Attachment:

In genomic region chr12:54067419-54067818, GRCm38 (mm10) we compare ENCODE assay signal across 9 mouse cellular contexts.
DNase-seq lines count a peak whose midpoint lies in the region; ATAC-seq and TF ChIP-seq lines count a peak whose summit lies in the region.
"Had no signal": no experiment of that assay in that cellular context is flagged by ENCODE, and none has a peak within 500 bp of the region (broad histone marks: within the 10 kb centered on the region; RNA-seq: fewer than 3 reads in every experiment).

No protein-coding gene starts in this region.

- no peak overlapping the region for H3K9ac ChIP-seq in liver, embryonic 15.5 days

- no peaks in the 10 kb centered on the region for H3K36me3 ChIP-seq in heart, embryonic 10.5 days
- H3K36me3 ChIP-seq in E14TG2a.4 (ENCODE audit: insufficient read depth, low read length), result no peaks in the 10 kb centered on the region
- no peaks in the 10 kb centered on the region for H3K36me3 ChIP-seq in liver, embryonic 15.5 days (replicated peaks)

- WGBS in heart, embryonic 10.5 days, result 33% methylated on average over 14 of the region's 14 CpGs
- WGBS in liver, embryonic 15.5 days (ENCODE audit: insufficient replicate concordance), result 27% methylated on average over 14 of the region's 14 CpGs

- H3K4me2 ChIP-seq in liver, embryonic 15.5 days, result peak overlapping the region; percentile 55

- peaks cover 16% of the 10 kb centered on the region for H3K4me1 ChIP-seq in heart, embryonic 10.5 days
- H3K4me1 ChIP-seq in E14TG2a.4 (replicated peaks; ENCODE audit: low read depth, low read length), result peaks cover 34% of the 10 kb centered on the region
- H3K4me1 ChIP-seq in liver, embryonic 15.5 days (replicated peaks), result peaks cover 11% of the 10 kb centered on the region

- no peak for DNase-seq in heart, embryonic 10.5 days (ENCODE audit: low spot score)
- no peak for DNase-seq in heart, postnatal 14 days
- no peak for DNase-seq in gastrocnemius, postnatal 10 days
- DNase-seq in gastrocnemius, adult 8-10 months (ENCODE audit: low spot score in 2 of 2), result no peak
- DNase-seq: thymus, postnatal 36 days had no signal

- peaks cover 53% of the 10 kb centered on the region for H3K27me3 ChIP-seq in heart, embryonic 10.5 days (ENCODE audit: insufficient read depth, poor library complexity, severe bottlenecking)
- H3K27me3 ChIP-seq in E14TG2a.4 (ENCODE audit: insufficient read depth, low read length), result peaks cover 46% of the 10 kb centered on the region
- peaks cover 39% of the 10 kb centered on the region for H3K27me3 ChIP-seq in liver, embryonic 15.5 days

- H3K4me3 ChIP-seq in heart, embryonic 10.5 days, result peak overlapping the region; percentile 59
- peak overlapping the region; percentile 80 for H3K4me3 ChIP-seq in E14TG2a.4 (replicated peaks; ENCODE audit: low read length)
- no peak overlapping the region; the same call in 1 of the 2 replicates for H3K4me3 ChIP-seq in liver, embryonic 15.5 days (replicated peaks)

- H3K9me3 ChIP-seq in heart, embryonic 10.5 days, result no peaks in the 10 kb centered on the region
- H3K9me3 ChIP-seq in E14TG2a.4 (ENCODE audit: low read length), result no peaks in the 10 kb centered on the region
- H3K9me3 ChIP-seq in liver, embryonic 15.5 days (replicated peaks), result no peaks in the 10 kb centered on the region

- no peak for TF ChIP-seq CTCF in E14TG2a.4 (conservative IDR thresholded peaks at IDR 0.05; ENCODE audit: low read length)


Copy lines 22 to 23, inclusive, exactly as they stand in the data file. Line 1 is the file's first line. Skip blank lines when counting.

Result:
- peaks cover 39% of the 10 kb centered on the region for H3K27me3 ChIP-seq in liver, embryonic 15.5 days

- H3K4me3 ChIP-seq in heart, embryonic 10.5 days, result peak overlapping the region; percentile 59